Still Don’t “Get” Twitter? It’s Time to Try

Still Don’t “Get” Twitter? It’s Time to Try
By Ira Kalb | March 9, 2011

Despite the fact that millions of people are using Twitter, too many still do not seem to grasp its power. Upon asking marketers if they use Twitter, the common replies I hear are:

* “Why should I care if you are having a latte at Starbucks?”
* “I already get status updates from LinkedIn or Facebook.”

These reactions demonstrate that some marketing professionals still don’t know what Twitter can do for their business or the brands they manage. In fact, last year social media pundit and blogger Brian Solis noted that on google, the second most popular query that begins with “I don’t get…” is “I don’t get Twitter.”

Twitter users have more power

Those that do get Twitter seem to have more influence online. A 2010 study by Exact Target showed that consumers active on Twitter are three times more likely to impact a brand’s reputation than the average customer. In fact, the study goes on to say that Twitter users are the most influential online consumers and that “Twitter offers marketers an unrivaled opportunity to instantly and personally interact with customers on behalf of a brand.”

How can you use Twitter to improve your business? A look at how some marketers are using it to their advantage might give you some good ideas.

Use it as a Tool for Consumer Feedback

Mashable’s Adam Ostrow reports that Gatorade has a command center called Mission Control that monitors Tweets relevant to the Gatorade brand. Mission Control enables them to react quickly to complaints and turn them into opportunities for building a closer relationship with customers. They also use it to gage the effectiveness of advertising campaigns, monitor product performance, and feed new product ideas and competition information to the appropriate new product development and sales teams.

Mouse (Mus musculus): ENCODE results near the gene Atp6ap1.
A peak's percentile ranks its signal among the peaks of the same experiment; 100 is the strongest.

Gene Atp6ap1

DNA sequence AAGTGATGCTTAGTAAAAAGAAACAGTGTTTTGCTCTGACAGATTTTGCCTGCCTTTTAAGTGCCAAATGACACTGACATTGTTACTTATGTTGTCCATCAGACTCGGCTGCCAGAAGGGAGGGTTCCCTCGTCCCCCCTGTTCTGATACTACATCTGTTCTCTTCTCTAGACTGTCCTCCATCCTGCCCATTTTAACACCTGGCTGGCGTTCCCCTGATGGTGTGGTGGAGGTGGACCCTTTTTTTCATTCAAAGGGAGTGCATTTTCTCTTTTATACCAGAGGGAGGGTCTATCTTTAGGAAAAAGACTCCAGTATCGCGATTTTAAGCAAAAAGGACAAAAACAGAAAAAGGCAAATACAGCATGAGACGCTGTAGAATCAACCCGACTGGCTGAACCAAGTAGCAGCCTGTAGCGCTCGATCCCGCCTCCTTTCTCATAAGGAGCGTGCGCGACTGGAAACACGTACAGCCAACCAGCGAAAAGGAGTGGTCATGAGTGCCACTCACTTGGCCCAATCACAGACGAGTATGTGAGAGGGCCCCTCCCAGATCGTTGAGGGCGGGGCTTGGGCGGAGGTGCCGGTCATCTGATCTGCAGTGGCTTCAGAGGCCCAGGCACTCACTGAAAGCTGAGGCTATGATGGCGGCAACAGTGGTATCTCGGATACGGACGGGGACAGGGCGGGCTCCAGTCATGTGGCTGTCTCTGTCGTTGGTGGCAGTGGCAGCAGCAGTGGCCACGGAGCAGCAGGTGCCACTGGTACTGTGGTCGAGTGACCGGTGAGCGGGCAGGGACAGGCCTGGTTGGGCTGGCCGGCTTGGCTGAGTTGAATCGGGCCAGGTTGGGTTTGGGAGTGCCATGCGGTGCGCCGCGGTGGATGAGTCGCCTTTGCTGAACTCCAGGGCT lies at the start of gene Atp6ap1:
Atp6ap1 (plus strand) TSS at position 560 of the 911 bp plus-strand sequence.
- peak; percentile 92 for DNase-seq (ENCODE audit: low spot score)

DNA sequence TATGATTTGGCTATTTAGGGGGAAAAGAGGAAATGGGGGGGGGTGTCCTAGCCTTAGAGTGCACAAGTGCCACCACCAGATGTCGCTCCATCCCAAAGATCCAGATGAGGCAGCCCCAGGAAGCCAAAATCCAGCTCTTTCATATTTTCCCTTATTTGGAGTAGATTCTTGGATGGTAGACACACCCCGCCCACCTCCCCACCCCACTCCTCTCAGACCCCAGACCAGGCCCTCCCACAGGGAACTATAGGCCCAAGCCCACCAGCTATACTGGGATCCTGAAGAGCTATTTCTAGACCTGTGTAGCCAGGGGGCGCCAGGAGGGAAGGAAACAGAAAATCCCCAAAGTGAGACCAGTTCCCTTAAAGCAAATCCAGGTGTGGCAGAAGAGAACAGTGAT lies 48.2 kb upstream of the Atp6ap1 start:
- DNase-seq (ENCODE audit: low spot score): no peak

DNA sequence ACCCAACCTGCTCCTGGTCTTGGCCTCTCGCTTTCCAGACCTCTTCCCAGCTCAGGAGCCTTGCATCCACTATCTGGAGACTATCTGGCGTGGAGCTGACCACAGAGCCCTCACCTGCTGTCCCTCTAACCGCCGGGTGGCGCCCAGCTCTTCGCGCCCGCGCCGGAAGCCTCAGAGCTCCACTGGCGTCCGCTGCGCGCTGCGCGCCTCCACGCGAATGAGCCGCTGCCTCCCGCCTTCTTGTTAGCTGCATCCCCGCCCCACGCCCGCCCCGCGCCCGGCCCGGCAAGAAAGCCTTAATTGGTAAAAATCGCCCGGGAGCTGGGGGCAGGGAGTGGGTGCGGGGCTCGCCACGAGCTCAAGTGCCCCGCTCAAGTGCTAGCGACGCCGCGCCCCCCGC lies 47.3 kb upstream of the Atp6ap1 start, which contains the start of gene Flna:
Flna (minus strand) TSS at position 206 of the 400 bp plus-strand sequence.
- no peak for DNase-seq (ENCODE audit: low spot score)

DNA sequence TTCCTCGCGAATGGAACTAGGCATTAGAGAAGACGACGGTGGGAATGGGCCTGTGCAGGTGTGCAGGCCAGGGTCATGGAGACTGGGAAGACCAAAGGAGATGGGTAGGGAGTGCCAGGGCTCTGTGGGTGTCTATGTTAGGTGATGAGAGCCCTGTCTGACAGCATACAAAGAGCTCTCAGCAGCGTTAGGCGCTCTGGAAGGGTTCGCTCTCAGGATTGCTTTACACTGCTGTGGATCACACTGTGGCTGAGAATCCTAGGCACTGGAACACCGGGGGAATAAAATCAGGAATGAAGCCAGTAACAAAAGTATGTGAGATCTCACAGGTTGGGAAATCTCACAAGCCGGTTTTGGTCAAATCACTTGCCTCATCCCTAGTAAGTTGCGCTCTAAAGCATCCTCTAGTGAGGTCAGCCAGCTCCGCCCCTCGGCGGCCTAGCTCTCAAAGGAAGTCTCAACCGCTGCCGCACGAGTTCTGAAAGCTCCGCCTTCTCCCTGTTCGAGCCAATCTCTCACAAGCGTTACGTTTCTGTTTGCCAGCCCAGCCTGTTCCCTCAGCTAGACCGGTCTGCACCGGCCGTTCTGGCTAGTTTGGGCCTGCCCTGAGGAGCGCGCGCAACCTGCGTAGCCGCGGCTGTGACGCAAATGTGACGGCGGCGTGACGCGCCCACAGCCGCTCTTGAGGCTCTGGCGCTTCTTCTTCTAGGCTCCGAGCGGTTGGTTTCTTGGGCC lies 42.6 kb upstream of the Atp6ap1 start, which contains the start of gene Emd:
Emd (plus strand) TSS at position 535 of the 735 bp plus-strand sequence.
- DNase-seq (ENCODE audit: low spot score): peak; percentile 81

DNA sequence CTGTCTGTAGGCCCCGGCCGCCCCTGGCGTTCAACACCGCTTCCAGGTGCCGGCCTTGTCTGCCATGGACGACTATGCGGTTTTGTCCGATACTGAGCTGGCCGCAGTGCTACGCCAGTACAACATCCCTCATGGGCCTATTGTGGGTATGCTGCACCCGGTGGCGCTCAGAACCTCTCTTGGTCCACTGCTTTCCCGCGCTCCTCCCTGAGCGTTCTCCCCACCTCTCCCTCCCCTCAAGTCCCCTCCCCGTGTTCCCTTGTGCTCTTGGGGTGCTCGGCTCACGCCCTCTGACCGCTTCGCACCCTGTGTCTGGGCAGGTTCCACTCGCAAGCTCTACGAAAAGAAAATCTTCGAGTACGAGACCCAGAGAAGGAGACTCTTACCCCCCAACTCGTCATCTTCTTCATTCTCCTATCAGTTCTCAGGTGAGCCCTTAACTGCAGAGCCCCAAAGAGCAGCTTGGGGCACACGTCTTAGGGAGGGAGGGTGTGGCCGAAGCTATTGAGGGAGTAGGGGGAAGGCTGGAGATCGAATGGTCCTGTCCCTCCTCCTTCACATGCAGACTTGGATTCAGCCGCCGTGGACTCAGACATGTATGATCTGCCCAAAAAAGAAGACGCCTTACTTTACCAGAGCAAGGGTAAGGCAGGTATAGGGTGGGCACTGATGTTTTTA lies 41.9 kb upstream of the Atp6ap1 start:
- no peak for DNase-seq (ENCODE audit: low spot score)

Use it to Enhance Loyalty to a Brand

Sun Valley Dairy uses Twitter to promote their Voskos Greek yogurt brand. They run contests, link to coupons on their Web site, provide links to scientific data related to health benefits, encourage followers to share how they use their products, and refer followers to Greek yogurt recipes.

Fix Customers Problems

JetBlue uses Twitter extensively to service their customers, which tend to be tech-savvy and influential. They have over 1.6 million followers and receive lots of positive feedback about their quick response to customer complaints via Twitter. They add a personal touch to their Twitter page by providing the name of the customer service person on duty.

Twitter gives JetBlue the opportunity to quickly reply in real time so they can impress their customers, neutralize negative feelings from a bad experience, and generate a positive word-of-mouth pyramid on Twitter that can multiply on other social networks.

These are just a few of the many ways companies are using Twitter in their marketing.


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